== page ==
Summer puddings are a treat for children and adults alike; Even if it is just a memory, I defy anyone not to think fondly of cool and trembling real jelly, sherry-soaked trifles and sharp fruit mousses Main photograph by Jean Cazals
It is August, a hot day in the garden. A large gathering for Sunday lunch - under an apple tree, naturally - is drawing to a close. The time is five-ish, newspapers have blown everywhere, and irritable offspring are desperately wishing to get down from table and scatter themselves. It is definitely time for the puddings.

Now all this may sound a bit like something out of HE Bates - real people don't have the time anymore. But even if it is just a memory, I defy anyone not to think fondly of cool and trembling real jelly, sherry-soaked trifles and sharp fruit mousses. It is so easy to nip into the local supermarket for a plastic pot of modish tiramisu, brightly layered trifle or quite passable creme brulee that the inclination to search out the gelatine from the back of the cupboard is ever more remote.

But making simple puddings is no real sweat. Jellies are so satisfying when made with real fruit and leaf gelatine (now available in most supermarkets). And everyone loves a home-made trifle. Decent sherry can be used or even some rich Marsala. Sponge cake is OK, but I prefer to use ratafias, macaroons or Italian amaretti biscuits. My idea of the next three layers may invoke strong argument, but they should consist of home-made custard, very good quality jam (home-made strawberry bought from a garden fete?) and lightly sweetened, whipped cream. The custard is probably the most important layer of all. It must be made with eggs, vanilla, sugar and cream and be thick enough to set in a layer. No glace cherries or hundreds and thousands; just angelica and silver balls please, this is a classy trifle.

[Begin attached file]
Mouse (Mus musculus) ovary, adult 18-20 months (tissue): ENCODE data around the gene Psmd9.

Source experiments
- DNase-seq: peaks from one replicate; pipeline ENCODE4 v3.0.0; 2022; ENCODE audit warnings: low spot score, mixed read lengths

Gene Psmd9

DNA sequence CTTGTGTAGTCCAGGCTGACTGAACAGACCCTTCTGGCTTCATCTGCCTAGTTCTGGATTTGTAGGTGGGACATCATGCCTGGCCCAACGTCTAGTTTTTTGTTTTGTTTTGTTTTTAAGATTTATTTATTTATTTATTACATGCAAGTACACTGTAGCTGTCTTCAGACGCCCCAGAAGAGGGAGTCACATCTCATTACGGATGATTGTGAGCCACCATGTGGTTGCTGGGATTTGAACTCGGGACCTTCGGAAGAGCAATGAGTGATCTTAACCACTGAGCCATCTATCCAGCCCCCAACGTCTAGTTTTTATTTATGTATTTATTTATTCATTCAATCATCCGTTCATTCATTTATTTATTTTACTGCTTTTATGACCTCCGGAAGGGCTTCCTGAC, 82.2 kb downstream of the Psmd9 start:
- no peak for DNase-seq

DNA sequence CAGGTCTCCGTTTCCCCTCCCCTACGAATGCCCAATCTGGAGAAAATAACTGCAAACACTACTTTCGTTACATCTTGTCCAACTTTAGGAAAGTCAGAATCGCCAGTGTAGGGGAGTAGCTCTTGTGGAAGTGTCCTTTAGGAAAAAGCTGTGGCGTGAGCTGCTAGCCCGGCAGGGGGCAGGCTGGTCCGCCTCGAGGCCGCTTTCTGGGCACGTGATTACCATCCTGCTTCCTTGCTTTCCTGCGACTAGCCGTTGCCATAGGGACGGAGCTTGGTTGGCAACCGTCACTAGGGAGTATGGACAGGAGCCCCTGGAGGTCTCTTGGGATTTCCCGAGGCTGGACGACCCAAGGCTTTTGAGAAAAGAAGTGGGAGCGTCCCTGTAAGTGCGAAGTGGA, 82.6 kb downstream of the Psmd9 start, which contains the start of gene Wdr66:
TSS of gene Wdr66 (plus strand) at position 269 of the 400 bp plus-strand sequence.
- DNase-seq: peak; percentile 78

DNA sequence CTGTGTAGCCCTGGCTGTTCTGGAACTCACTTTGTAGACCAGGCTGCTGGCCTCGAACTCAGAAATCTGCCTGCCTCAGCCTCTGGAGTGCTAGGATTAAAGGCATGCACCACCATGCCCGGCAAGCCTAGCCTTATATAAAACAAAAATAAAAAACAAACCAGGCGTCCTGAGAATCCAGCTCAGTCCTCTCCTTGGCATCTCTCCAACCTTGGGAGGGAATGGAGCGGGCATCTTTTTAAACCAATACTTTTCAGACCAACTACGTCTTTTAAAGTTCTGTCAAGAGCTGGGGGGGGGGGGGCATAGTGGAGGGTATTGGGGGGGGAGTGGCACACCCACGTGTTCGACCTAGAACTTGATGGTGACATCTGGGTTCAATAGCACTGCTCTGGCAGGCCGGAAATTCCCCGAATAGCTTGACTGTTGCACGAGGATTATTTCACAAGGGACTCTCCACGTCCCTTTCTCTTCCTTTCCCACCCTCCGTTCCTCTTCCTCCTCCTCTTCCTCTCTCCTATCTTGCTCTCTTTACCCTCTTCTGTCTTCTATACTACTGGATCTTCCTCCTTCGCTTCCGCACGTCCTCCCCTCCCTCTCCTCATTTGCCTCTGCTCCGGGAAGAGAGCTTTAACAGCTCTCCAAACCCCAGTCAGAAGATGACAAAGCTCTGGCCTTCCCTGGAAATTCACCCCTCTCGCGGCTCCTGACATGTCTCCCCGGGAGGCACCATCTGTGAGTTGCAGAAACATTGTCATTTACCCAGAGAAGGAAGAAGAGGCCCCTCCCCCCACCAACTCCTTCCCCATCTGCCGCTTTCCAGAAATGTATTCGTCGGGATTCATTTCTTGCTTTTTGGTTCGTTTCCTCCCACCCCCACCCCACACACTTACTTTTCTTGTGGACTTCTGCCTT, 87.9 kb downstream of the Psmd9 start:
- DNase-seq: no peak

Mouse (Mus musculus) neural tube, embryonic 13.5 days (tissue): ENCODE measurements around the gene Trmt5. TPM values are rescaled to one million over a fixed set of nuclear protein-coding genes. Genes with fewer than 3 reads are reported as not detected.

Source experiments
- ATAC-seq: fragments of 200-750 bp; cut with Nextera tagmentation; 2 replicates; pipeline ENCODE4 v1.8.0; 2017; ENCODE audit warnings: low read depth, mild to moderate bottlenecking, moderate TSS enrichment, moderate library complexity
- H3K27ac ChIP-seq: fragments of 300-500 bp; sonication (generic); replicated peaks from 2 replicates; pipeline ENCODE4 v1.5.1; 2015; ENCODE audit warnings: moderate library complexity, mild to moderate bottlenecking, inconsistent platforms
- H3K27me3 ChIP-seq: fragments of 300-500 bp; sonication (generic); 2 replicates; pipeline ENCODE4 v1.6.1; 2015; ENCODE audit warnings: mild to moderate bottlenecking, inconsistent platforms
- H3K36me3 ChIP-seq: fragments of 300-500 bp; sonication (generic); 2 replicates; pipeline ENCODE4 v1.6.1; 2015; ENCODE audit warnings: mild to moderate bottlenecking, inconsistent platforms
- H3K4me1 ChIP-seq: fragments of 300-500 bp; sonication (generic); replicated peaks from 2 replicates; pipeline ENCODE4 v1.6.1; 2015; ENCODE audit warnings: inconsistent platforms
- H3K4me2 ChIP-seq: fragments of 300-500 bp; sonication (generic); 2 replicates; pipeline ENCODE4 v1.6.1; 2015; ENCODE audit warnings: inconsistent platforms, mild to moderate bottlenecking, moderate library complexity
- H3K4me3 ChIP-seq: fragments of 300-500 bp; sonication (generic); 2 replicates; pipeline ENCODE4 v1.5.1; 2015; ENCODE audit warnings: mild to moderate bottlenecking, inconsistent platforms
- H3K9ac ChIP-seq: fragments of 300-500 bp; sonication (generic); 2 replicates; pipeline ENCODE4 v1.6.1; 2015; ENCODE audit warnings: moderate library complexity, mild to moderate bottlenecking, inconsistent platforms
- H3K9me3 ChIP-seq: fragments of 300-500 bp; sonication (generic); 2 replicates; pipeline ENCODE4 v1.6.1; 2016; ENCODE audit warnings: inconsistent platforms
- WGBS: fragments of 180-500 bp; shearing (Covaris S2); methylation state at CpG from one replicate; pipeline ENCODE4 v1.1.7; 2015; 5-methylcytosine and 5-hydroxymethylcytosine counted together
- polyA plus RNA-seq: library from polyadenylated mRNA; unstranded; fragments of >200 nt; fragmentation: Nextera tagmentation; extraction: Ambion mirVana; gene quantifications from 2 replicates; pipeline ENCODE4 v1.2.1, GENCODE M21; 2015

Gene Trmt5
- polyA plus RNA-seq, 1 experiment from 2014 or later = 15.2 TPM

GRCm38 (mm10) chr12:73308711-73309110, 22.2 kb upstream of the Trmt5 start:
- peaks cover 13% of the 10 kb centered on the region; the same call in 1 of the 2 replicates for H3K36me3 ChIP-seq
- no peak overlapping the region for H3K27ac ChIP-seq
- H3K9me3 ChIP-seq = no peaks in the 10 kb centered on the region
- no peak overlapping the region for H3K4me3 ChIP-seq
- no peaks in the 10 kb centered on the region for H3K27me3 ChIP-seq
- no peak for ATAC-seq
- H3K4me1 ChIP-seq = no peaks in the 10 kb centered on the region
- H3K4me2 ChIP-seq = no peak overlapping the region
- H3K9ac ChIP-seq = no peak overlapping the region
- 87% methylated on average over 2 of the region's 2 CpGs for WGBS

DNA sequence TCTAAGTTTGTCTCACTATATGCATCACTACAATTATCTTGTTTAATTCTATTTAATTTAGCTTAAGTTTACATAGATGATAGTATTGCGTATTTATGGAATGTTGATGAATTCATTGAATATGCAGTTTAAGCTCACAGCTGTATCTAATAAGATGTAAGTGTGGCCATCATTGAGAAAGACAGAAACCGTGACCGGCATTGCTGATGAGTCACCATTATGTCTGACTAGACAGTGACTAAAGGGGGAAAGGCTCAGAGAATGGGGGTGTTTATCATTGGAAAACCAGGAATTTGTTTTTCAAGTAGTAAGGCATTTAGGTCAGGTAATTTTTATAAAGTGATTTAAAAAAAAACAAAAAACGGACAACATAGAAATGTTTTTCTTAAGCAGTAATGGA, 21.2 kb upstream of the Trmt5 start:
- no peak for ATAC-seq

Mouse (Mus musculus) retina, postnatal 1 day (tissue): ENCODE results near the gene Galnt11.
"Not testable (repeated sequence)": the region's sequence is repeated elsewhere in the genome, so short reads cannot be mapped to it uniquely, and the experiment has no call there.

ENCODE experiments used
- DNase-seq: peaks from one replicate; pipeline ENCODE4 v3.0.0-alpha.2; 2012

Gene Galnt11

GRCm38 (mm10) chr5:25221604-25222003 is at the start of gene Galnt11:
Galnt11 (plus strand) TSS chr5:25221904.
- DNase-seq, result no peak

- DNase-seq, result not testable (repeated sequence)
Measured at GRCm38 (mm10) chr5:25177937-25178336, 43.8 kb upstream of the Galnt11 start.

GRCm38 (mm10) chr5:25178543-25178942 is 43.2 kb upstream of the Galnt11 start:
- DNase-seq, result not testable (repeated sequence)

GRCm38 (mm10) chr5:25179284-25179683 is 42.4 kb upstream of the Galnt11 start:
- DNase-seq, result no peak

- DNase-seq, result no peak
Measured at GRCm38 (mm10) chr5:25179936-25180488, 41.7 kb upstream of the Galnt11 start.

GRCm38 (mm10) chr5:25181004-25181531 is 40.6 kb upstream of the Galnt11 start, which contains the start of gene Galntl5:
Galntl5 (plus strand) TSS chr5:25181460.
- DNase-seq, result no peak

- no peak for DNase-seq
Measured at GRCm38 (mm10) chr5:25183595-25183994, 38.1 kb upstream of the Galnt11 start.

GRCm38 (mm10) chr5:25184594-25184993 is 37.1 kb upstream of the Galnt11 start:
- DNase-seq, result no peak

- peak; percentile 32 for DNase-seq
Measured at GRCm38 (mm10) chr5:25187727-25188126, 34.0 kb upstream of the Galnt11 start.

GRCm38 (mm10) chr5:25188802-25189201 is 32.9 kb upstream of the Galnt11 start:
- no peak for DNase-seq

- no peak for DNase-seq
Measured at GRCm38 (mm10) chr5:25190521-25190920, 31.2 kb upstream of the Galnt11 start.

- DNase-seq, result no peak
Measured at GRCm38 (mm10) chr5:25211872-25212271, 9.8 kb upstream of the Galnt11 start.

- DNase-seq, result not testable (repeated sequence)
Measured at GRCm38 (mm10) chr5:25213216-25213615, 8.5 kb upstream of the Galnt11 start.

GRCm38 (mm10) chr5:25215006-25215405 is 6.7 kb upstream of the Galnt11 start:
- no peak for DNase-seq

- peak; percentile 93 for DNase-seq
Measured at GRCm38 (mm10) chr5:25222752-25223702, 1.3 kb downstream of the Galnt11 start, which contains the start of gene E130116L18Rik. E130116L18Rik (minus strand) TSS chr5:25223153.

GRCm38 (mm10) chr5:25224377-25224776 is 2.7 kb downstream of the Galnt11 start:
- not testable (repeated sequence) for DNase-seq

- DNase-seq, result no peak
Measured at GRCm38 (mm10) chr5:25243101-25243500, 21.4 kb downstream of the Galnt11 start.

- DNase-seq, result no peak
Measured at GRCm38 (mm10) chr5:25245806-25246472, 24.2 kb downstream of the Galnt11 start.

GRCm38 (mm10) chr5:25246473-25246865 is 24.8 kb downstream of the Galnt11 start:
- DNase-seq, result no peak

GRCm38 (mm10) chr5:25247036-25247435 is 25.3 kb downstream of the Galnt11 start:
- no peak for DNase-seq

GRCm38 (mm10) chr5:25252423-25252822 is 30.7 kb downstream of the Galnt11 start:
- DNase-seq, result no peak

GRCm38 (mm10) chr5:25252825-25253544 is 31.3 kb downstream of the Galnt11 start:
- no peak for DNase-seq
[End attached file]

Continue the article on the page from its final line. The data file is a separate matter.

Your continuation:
Mousses, apart from chocolate, are a sort of jelly with the addition of eggs and cream. And my all-time favourite is a fluffy lemon one. Sharp, light, creamy and soft, easy to eat and fresh as a bee. However, there is one mousse that my mother used to make, which, as a young-un, I named "Strawberry flush" - somewhere between fluff and mush perhaps? It involves a mad whip-up of Carnation milk, a packet of strawberry jelly and a tin of strawberries. It still tastes better than the plastic pots at the corner shop.

Lemon Mousse (this recipe uses un-cooked egg yolks), serves 4-5

4 leaves gelatine

4 lemons

4 eggs

110/4oz icing sugar

275mls/10fl oz double cream

Soak the leaves of gelatine in cold water until soft.

Carefully grate the rind of the lemons - no pith please. Squeeze the juice and combine with the grated zest. Put into a small stainless steel or enamelled pan and gently warm together with the softened gelatine until it is dissolved (do not boil). Set aside for the rind to infuse the liquid, and keep the pan in a container of hot water, so that the gelatine does not set. Separate the eggs and beat the yolks with 75g/3oz of the sugar until thick and fluffy. Strain the lemon mixture into this, continuing to whisk, and put into a cool place to thicken a little. In an electric mixer, beat the whites with the remaining 25g/loz sugar until they form soft peaks. Then carefully but thoroughly whisk the whites into the egg yolk and lemon mixture until perfectly smooth and blended. Whip the cream until floppy, not stiff, and fold this in. The whole mixture must be perfectly homogenous. Pour into a suitable glass dish and decorate with traditional rosettes of whipped cream.